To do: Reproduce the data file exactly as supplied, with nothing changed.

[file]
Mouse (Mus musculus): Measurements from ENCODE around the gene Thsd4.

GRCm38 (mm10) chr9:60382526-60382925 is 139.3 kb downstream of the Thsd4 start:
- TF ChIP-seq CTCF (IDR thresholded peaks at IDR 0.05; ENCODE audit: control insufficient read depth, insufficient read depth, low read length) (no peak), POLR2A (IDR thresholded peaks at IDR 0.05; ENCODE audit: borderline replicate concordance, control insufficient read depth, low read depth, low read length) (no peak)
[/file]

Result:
Mouse (Mus musculus): Measurements from ENCODE around the gene Thsd4.

GRCm38 (mm10) chr9:60382526-60382925 is 139.3 kb downstream of the Thsd4 start:
- TF ChIP-seq CTCF (IDR thresholded peaks at IDR 0.05; ENCODE audit: control insufficient read depth, insufficient read depth, low read length) (no peak), POLR2A (IDR thresholded peaks at IDR 0.05; ENCODE audit: borderline replicate concordance, control insufficient read depth, low read depth, low read length) (no peak)